The essence of density-dependent mechanisms for models of population dynamics is that, as the density increases, there is an alteration in the

Fig. 5.2 Detection of density dependence by linear regression. In this example the population change in common sardine (Strangomera bentincki) from one year to the next (Rt = log Xt - log Xt-1) is regressed against its density in year t - 1 (Pedraza-Garcia & Cubillos 2008). Note that the use of t and t - 1 could be replaced by t + 1 and t.

Fig. 5.2 Detection of density dependence by linear regression. In this example the population change in common sardine (Strangomera bentincki) from one year to the next (Rt = log Xt - log Xt-1) is regressed against its density in year t - 1 (Pedraza-Garcia & Cubillos 2008). Note that the use of t and t - 1 could be replaced by t + 1 and t.

fecundity or fraction of individuals surviving and therefore a change in X, the finite rate of population change. In open systems we can invoke density-dependent changes in migration, but these are not considered in this chapter. In Fig. 5.3 a set of lines have been drawn, illustrating some possible density-dependent functions (the vertical axis is labelled s to indicate the fraction surviving). In order to include these in population models we need to describe them in mathematical terms. For example, the linear decline in s with increasing density is expressed as the equation of a straight line:

where c is the intercept on the vertical (s) axis and m is the magnitude of the gradient of the line. c must lie between 0 and +1 as we are considering the fraction surviving. Equation 5.1 tells us that at the lowest (non-zero) density the value of s is close to maximum (c) and that with increasing density the fraction of individuals surviving decreases linearly according to the gradient m. The linear reduction in s with N assumes that there is a density, Nmax, at which s = 0. In other words there is an upper (Nmax) and lower boundary (0) of possible extinction. If a population goes above Nmax it will become extinct. This upper boundary clearly creates some problems for modelling purposes. To overcome this we will consider a second mathematical function of exponential decline:

The change in s with increasing values of N for three different values of a (0.5, 0.1 and 0.01) is shown in Fig. 5.3 (recall that equation 5.2 can be natural-log transformed to give ln(s) = -aN, showing that the natural log of s declines linearly with N). The parameter a can be thought of as denoting the strength of density dependence. At any given value of N, the fraction surviving will decrease as a increases. When N = 0, s will be equal to 1, regardless of the value of a; that is, the model is designed so that at very low densities s tends towards a maximum value. Conversely, at very high densities, the value of s tends towards 0 but never reaches it (an example of an asymptote) unlike the linear density dependence. The function can be altered to s = be~aN to give a maximum value different from 1 at N = 0.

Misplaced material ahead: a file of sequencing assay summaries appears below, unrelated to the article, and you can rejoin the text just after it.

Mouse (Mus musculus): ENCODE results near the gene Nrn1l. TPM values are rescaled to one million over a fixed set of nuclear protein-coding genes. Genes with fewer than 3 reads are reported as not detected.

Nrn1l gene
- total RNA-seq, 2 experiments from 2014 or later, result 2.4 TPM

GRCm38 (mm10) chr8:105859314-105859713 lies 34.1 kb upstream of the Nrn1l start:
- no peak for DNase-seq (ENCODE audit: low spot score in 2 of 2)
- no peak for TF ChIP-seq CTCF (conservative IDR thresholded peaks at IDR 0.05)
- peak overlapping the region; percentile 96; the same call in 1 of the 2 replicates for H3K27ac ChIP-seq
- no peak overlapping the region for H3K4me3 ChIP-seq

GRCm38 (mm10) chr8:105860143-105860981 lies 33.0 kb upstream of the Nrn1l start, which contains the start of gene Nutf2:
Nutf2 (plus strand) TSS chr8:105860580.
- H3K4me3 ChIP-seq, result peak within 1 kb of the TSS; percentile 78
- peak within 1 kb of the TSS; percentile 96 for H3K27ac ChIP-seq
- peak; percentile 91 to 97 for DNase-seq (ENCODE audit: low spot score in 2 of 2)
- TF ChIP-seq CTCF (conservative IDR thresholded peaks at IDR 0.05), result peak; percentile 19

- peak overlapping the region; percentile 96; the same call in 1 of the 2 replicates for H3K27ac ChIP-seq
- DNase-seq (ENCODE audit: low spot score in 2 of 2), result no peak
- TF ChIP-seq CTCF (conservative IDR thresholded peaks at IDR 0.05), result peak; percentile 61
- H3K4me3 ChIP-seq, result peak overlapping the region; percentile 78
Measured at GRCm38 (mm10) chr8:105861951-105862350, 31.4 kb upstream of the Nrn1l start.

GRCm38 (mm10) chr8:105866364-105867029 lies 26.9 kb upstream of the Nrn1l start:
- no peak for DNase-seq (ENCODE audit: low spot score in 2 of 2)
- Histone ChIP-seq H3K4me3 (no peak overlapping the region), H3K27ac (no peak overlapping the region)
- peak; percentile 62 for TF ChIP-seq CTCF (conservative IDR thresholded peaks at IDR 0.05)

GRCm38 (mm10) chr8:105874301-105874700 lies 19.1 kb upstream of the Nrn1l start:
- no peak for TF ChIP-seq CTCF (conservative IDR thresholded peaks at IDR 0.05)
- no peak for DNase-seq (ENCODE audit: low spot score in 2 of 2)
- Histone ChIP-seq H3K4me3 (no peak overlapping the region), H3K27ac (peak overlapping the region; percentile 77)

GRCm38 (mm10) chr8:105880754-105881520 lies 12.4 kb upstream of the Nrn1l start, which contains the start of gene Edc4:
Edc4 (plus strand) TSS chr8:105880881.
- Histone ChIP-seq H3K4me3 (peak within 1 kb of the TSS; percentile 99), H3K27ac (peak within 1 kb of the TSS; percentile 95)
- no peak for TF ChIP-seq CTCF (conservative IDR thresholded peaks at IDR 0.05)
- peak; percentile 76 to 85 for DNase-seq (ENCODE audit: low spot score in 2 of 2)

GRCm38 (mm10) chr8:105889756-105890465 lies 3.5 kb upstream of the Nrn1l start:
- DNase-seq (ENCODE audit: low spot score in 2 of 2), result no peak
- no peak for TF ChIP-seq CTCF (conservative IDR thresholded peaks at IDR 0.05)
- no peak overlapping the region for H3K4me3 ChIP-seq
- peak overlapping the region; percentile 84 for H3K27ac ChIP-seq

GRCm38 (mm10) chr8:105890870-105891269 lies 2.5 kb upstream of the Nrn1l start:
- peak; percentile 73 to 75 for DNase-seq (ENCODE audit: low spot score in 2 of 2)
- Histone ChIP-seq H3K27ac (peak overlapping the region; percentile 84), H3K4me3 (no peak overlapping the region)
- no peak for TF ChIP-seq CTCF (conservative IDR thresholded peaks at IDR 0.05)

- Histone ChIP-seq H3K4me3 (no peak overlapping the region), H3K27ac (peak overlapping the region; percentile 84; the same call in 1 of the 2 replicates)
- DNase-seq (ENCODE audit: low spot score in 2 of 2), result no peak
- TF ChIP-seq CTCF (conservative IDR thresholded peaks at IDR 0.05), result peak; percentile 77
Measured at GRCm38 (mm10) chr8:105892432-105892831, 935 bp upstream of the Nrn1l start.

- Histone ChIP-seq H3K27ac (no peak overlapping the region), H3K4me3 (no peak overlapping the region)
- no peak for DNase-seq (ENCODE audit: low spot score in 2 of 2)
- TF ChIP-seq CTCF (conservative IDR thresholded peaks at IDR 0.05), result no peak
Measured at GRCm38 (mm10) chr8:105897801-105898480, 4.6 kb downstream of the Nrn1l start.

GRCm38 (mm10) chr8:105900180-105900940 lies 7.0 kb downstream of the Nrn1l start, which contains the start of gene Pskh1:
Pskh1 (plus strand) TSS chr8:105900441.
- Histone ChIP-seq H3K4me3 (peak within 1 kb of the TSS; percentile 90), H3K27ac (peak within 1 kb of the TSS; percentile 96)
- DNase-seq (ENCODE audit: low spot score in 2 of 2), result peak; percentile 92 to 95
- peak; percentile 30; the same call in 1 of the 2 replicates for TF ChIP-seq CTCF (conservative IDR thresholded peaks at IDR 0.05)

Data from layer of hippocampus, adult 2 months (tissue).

Some of the different curves in Fig. 5.2 can be considered to represent different types of intraspecific competition. An important distinction is between scramble and contest competition (Hassell 1975). In pure scramble competition, resources are divided equally among competing individuals. The consequence of this is that above a certain density the mean resource per individual is too low for survival, and therefore s plummets to zero. The upper boundary in the discrete logistic model (Section 5.4) could be interpreted as representing perfect scramble competition. The other extreme is contest competition, in which the superior competitors monopolize the resource. Consequently, a certain number of individuals always survive, even at high densities. In this case, s would approach zero at high densities, but never reach it, in agreement with the exponentially declining curve.

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